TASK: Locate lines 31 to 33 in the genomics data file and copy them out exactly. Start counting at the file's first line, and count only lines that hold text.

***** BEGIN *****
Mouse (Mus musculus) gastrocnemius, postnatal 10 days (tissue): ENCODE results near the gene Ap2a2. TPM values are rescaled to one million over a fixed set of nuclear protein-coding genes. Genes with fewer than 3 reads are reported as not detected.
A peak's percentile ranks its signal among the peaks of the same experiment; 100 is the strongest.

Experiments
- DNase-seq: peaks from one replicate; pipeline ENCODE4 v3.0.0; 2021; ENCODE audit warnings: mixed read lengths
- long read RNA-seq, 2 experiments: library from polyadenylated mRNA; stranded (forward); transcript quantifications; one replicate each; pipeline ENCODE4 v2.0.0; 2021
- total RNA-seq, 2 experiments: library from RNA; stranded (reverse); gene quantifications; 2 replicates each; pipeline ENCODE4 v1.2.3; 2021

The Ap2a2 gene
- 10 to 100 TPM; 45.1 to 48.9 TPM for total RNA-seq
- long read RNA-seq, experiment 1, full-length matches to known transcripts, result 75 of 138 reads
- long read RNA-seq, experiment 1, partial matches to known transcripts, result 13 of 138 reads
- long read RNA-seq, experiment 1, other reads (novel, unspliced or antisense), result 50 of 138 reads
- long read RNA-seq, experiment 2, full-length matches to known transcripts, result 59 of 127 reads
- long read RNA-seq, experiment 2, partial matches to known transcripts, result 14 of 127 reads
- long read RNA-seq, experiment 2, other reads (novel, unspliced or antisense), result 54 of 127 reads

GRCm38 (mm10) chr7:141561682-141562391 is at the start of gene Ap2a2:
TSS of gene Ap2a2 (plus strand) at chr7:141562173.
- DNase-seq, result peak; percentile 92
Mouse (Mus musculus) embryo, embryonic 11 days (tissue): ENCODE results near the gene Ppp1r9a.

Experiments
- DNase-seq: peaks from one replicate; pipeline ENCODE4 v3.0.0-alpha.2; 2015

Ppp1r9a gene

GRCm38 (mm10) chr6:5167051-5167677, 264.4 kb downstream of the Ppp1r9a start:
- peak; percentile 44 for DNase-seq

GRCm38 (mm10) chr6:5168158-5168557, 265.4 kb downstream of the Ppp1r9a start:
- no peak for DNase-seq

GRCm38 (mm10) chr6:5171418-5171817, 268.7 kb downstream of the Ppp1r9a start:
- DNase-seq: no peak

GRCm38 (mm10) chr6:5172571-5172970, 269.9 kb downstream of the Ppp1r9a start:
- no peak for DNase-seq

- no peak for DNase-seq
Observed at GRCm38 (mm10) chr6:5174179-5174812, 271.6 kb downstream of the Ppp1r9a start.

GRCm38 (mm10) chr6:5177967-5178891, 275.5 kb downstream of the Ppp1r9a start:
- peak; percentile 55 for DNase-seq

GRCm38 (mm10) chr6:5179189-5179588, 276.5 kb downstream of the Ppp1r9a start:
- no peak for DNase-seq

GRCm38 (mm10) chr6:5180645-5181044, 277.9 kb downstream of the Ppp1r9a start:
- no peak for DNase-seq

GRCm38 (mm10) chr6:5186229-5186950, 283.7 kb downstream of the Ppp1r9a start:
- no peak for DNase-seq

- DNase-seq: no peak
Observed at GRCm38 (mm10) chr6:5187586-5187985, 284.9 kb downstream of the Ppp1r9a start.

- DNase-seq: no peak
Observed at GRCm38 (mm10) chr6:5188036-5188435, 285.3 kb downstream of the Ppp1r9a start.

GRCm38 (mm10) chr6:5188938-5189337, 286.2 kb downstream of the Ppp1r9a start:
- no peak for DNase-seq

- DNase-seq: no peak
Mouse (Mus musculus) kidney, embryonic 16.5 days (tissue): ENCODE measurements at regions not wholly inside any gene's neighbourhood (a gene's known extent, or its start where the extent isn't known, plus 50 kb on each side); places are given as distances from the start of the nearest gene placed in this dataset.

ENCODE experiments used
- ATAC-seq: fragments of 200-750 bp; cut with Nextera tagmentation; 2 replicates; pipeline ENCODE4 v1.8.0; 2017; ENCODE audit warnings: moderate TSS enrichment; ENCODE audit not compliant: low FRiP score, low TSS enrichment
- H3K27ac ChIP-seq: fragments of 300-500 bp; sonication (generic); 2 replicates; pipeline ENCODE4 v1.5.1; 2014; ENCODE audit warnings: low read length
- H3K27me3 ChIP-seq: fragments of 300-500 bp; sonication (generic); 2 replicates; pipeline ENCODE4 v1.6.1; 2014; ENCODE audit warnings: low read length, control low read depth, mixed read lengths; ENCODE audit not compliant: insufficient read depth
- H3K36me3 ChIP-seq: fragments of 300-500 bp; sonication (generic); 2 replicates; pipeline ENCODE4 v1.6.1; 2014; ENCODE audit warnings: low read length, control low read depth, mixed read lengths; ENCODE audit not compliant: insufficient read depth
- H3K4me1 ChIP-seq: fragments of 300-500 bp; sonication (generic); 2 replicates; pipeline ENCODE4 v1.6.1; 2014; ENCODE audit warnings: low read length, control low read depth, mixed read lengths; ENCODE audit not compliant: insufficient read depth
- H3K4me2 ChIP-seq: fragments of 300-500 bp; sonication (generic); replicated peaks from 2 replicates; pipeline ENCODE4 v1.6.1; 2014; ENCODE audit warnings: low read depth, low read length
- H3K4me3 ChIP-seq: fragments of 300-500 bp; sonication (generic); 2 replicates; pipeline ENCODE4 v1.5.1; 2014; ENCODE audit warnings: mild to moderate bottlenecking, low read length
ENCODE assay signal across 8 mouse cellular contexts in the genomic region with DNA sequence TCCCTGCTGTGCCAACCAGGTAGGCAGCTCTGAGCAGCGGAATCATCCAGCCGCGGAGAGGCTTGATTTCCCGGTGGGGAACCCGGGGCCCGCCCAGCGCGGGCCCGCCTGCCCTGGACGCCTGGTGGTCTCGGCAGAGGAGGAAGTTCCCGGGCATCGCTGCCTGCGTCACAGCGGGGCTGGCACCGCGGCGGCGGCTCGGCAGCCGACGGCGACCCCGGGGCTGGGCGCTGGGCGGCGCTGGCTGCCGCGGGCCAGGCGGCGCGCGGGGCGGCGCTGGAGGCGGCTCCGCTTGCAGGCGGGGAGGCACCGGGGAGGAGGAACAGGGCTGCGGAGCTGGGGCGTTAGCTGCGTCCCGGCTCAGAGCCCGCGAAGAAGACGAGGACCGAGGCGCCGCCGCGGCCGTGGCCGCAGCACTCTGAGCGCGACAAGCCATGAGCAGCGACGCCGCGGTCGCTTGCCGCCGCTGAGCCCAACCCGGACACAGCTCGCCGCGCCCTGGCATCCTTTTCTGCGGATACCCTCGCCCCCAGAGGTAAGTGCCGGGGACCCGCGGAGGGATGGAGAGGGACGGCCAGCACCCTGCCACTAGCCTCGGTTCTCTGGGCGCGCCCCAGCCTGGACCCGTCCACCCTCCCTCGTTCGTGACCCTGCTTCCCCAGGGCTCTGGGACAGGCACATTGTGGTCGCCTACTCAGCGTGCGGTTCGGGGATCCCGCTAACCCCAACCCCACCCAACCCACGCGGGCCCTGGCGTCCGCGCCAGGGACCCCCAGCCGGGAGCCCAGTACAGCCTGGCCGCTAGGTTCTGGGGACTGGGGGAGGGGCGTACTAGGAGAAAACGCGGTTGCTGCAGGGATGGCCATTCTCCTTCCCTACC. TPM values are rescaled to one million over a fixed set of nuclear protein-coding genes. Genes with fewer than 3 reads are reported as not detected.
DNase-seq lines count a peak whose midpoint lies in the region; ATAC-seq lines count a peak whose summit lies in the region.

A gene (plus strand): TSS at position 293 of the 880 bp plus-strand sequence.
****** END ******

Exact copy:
Observed at GRCm38 (mm10) chr6:5174179-5174812, 271.6 kb downstream of the Ppp1r9a start.

GRCm38 (mm10) chr6:5177967-5178891, 275.5 kb downstream of the Ppp1r9a start:
- peak; percentile 55 for DNase-seq